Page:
A study conducted in 2012 showed that many couples choose not to get divorced because they believe it will be too expensive. Even though that study was done several years ago, the same holds true today, and those who are considering ending their marriage may be concerned about the cost of doing so. If you are thinking of getting a divorce in Illinois, you are likely wondering how much will it really cost?
The answer to that question can vary depending on the circumstances of each individual case. However, Illinois is one of the costliest states to get a divorce. In fact, in the Prairie State, the average cost of a divorce is $13,800. When factors such as child support and alimony are involved, the total costs can climb to approximately $35,300. Some factors that can affect these costs include:
The Filing Fee
One cost no couple can get around when filing for divorce is the filing fee. This fee is required in all cases, whether the divorce is contested or uncontested. In Illinois, this fee averages around $289, depending on which county you reside. This is higher than the national average but is still not the highest in the country. In certain situations, such as when a low-income couple is getting a divorce, these fees are sometimes waived....
Disputes over child support from separated or divorced parents are fairly common, and each party has a legitimate stake in convincing the other why the money is being properly or poorly spent. Despite these disagreements, most parents ordered to pay child support realize the importance to the child's well-being, and continue to pay support regardless of contention with the other parent.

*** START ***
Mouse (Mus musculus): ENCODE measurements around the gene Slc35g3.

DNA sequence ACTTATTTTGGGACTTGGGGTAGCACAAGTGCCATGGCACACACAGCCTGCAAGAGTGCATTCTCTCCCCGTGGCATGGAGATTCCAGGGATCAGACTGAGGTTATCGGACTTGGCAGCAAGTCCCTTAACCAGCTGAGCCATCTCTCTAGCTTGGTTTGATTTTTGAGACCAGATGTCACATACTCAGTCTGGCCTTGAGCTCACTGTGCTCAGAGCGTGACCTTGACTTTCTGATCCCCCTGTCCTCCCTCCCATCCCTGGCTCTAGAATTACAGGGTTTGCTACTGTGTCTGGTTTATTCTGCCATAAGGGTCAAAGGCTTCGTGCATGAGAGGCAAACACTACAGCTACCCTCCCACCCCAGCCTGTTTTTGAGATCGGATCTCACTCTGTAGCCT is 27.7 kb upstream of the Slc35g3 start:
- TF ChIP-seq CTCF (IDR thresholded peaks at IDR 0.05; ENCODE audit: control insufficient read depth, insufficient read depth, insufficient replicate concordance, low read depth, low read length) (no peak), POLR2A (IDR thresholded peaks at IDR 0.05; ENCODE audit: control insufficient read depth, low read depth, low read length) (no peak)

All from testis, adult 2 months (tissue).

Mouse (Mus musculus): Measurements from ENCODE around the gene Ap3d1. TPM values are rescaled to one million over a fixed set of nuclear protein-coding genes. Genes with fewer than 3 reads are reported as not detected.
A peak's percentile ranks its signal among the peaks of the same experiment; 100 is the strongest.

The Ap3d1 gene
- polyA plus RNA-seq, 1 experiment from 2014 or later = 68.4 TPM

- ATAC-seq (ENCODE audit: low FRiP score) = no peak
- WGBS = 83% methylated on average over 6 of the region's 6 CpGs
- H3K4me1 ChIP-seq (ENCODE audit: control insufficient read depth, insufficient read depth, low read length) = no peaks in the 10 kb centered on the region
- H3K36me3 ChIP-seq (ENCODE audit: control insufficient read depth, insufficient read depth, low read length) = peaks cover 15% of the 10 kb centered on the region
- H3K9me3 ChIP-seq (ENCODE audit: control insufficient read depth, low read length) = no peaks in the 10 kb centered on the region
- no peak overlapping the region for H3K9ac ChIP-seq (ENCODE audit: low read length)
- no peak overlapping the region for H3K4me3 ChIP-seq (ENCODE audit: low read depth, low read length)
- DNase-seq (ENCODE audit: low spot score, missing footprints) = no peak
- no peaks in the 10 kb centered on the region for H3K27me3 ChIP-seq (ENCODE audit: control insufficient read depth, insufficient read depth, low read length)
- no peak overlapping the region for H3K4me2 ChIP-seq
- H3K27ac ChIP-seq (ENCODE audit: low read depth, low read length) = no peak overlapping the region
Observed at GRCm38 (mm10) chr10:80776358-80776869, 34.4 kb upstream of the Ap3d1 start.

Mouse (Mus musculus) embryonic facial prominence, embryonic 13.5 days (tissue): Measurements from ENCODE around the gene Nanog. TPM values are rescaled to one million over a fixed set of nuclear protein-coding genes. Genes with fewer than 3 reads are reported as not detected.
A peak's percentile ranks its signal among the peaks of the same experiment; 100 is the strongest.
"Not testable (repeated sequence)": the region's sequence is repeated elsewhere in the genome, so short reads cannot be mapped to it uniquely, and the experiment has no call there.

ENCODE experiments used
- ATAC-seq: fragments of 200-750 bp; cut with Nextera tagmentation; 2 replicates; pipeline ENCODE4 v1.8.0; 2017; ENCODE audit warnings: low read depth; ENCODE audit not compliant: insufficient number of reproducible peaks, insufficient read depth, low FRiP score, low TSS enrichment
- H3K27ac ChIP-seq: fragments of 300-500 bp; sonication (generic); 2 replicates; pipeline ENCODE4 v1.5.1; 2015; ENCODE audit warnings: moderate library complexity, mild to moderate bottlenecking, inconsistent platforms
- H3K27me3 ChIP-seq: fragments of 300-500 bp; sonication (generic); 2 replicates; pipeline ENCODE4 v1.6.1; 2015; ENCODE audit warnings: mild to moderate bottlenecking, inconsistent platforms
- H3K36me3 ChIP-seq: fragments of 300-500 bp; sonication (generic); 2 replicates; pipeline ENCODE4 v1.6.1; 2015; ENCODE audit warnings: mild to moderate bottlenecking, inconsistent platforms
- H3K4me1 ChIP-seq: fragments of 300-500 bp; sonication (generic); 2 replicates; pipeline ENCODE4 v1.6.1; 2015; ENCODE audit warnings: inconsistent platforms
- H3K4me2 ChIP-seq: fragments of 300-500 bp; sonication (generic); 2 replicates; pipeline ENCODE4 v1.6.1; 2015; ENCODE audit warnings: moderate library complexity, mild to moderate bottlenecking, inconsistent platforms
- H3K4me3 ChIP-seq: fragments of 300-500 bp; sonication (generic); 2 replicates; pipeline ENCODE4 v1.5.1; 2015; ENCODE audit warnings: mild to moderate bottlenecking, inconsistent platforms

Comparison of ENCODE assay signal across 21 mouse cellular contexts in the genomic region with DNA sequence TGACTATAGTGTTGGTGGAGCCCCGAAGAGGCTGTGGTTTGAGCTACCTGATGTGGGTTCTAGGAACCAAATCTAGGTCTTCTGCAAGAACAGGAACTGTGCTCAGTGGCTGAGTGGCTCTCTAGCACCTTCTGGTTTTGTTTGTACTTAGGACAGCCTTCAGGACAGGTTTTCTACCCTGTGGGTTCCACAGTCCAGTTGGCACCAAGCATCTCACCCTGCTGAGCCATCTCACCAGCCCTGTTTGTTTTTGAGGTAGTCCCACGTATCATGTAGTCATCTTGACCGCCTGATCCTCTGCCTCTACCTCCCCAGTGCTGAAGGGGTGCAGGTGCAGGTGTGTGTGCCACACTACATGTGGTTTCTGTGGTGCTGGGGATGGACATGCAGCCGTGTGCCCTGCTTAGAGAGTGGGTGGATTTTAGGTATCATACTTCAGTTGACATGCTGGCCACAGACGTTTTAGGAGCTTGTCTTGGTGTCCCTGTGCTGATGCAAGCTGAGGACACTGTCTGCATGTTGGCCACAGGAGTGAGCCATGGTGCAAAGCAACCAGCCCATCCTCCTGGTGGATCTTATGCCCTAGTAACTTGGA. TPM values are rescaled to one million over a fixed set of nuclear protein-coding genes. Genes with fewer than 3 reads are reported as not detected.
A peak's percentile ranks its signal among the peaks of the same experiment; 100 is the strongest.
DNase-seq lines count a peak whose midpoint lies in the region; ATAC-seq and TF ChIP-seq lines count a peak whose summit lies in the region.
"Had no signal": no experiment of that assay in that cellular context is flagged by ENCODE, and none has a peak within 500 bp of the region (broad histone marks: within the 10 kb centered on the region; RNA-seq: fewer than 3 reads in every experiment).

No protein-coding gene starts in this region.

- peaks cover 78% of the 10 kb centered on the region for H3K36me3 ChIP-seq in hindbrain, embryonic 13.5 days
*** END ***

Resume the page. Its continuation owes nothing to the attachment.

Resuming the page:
However, circumstances do arise that directly impact a parent's ability to pay child support, such as job loss and serious illness, and he or she may be motivated to ask a Court to modify the child support obligation to a level that is financially feasible.
Usually, constraints on a parent's ability to pay are connected to situations that engender some degree of sympathy or understanding. Still, some facts push others to have little to no compassion for the financially-strapped parent. One circumstance that squarely fits within this group are those parents who are incarcerated. People do not typically end up in jail or prison for following the law, but one obvious and serious consequence of incarceration is the inability of many of these parents to pay child support....